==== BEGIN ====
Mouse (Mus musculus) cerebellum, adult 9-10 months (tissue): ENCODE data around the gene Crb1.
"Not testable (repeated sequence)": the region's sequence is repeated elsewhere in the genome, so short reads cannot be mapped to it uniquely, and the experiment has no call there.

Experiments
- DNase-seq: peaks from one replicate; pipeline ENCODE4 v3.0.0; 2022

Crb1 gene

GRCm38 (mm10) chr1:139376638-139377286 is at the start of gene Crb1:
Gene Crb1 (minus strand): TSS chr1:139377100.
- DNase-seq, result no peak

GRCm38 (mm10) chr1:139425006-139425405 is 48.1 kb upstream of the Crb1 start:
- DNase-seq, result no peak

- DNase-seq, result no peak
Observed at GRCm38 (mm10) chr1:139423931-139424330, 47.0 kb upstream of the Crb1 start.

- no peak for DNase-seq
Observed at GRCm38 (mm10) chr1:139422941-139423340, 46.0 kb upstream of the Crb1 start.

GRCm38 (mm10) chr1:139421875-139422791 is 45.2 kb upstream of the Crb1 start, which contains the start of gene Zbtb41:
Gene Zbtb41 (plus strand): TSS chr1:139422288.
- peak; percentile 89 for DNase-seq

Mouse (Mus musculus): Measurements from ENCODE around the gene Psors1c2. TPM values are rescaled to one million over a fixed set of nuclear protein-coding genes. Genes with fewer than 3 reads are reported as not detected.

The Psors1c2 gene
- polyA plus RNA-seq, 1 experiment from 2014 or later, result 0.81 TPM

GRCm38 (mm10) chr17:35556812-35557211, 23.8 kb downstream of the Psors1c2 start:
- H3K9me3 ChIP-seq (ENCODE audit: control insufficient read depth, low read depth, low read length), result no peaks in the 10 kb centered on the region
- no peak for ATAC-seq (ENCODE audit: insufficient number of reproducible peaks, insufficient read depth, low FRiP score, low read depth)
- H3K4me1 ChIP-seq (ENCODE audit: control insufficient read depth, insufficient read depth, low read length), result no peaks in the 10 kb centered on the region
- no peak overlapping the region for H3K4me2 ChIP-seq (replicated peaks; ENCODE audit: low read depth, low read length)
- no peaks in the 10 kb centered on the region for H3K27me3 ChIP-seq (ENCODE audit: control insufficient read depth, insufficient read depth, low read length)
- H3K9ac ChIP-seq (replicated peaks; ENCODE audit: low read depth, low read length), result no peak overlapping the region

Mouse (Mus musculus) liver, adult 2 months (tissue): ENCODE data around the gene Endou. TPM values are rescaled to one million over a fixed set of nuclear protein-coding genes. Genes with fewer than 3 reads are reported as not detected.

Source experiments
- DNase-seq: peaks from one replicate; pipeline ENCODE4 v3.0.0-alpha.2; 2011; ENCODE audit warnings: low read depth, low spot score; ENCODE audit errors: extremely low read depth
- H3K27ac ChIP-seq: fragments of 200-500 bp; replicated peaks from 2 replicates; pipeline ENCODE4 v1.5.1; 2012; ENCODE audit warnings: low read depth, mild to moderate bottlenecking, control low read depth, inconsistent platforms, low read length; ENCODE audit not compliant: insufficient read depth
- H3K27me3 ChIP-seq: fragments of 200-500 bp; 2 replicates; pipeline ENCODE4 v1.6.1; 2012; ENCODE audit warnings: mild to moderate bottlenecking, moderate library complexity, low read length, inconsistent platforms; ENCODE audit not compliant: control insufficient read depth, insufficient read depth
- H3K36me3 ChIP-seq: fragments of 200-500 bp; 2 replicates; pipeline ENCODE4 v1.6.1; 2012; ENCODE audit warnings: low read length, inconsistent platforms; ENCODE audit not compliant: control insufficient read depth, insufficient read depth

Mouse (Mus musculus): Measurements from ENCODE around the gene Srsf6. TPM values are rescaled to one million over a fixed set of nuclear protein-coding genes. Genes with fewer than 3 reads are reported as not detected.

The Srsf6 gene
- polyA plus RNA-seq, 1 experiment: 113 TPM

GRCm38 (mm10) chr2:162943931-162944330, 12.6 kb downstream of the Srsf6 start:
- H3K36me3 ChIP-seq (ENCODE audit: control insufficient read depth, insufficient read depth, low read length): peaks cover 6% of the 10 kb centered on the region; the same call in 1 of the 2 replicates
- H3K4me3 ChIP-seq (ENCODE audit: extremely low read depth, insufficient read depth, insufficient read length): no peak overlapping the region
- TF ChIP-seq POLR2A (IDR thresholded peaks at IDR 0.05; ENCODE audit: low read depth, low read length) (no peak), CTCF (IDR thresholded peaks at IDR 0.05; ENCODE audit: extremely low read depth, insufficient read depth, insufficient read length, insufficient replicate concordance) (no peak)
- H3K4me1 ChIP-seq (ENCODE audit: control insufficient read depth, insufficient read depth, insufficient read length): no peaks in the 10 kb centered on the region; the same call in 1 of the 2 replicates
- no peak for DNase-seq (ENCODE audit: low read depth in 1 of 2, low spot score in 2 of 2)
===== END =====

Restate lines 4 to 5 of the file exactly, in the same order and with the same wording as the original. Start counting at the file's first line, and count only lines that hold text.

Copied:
- DNase-seq: peaks from one replicate; pipeline ENCODE4 v3.0.0; 2022

Crb1 gene